Boycott Leicester

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Holly Smith (University College London)


Election address

I work at University College London as a Lecturer in Higher Education. I'm currently Joint Vice-President of UCL UCU. I've been an activist member of UCU since it formed in 2006, and previously in both AUT and NATFHE. I have served as Equality Rep twice and previously as Vice-President. I lead the MA in Higher Education Studies which gives me a good perspective on the HE sector, from positive changes such as the dramatic increase in participation, to the effects of privatisation and marketisation.

Marketisation has many detrimental effects, but rampant casualisation and threats to academic freedom concern me most. The desire of universities to be 'agile and responsive' to student choice is driving increasing casualisation with zero-hours contracts and outsourcing (eg Unitemps) enabling employers to avoid their obligations to workers, both academic and professional staff. The Fordist division of labour between teaching and research has led to traditional academic contracts becoming a minority, while both teaching-only and research-only staff are given second-class status on insecure and exploitative contracts. Casualisation intersects with equality issues; with women, ethnic minorities, and those with disabilities most adversely affected.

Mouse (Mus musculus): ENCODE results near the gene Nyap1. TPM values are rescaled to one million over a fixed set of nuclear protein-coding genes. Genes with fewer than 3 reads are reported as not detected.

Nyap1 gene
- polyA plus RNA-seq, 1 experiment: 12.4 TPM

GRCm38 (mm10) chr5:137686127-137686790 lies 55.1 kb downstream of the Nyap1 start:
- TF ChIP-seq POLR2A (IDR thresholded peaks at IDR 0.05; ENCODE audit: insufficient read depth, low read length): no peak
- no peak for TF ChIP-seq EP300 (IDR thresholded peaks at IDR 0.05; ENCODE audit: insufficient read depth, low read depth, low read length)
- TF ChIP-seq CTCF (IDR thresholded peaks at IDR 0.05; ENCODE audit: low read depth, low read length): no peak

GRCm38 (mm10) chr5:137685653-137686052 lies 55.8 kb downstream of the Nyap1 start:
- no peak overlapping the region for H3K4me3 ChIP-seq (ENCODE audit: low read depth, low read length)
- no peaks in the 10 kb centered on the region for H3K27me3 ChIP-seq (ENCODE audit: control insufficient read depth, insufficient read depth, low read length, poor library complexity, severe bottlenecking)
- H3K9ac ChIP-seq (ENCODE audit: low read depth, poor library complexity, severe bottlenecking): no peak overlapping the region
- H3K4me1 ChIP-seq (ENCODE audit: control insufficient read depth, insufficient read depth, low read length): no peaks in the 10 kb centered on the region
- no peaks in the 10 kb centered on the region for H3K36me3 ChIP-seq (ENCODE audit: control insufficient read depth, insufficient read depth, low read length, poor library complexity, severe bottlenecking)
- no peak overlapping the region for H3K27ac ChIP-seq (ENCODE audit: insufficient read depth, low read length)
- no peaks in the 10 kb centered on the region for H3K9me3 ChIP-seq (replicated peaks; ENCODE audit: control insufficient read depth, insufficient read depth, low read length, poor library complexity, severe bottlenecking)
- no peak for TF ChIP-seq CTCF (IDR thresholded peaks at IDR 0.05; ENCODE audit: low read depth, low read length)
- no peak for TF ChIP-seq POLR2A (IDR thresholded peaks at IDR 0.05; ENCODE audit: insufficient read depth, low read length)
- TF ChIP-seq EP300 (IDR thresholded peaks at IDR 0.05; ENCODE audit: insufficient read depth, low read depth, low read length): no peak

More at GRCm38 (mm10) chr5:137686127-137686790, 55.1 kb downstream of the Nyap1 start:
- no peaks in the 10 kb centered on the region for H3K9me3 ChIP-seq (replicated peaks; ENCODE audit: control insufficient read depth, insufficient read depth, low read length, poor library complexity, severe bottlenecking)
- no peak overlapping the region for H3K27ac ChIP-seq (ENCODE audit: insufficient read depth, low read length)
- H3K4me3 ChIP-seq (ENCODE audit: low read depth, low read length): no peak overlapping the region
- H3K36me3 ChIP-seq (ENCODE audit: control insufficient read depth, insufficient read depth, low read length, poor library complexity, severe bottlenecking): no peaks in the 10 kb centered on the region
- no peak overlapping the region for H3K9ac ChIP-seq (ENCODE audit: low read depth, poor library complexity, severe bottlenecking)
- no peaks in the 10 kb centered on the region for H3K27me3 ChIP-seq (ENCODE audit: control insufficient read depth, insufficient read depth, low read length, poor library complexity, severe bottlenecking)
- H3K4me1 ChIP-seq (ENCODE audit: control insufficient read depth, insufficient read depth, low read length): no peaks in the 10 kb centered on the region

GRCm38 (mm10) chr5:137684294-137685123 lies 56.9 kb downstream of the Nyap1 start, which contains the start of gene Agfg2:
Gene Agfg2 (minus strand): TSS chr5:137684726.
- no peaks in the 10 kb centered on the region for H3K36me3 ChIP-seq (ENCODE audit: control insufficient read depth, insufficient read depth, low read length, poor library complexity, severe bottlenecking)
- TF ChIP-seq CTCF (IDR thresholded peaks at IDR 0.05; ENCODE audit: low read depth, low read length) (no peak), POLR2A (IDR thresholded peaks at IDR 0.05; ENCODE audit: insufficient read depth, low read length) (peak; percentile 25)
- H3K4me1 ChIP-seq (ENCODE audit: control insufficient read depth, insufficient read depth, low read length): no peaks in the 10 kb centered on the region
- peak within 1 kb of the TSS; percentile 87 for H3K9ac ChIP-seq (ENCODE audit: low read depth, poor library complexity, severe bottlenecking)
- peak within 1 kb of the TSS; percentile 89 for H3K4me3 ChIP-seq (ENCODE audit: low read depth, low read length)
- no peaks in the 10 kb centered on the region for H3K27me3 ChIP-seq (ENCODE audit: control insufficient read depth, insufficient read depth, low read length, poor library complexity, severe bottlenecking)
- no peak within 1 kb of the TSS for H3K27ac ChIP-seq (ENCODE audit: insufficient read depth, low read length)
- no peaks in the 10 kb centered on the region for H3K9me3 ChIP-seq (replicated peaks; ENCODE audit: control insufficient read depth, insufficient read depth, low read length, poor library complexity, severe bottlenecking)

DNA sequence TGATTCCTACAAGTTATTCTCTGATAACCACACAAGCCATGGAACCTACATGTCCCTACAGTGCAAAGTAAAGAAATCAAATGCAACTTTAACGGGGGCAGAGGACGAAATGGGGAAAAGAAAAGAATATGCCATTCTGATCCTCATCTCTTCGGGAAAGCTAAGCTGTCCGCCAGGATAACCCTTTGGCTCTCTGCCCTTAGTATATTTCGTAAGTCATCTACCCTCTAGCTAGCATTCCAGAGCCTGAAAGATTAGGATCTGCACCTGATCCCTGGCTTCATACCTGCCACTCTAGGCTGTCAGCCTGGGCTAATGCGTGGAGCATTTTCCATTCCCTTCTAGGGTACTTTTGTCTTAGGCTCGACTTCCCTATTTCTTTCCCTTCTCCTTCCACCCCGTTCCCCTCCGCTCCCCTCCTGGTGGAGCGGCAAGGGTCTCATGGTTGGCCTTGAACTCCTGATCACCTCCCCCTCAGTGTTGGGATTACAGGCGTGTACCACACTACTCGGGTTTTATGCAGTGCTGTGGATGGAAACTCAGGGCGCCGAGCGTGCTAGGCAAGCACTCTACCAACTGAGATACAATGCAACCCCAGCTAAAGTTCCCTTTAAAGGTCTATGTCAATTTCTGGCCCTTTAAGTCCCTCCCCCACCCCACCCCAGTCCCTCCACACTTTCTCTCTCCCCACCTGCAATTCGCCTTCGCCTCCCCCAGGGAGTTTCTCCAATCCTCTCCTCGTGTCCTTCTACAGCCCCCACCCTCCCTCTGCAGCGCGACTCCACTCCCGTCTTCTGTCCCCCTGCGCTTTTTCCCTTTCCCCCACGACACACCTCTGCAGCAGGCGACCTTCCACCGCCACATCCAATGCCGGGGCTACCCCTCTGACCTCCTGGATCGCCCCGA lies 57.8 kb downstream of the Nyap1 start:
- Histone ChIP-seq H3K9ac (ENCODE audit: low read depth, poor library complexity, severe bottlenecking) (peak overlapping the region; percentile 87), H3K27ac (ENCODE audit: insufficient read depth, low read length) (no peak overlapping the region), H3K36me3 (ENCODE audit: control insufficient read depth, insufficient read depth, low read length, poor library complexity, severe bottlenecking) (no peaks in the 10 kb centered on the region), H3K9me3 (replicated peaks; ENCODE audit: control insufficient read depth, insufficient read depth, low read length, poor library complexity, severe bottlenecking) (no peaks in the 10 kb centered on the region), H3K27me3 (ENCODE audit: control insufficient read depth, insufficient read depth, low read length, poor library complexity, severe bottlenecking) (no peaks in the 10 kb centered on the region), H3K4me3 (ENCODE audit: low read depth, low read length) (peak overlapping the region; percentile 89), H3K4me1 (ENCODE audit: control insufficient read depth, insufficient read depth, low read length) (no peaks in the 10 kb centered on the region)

UCU's 2017 report on academic freedom in the UK highlighted serious weaknesses, and positioning students as 'consumers' aggravates this. The 2019 Policy Exchange report on academic freedom describes the "chilling effect" on the lives of academics of attempts by students to shut down events and silence speakers. This is particularly evident when it comes to issues to do with Israel/Palestine and women's rights. Academic freedom is vital to all our work and means nothing if we cannot defend the rights of those we disagree with. I'm campaigning for UCU to defend academic freedom more robustly.

I have worked on both local and national UCU campaigns and supported members through personal casework. My proudest achievement is that after a long campaign, we had 79 hourly-paid staff moved onto fractional contracts at IOE. This campaign grew from my personal casework representing Teaching Fellows and PGTAs on hourly-paid contracts. This demonstrates how supporting individual UCU members is most effective when we collectively address our grievances.

I had not given much thought to the structures of UCU until the USS dispute highlighted the role of the NEC in making critical decisions about calling off industrial action. The USS dispute inspired many creative new grassroots initiatives, and membership in USS branches leapt. Members have become engaged as never before and this is an opportunity not to be missed. I welcome the work of the Democracy Commission, and I believe there are many challenges for UCU in making our union truly representative and accountable to members, and that's why I'm standing to represent rank-and-file members on the NEC.

Twitter @hollysmithhere

Last updated: 30 January 2020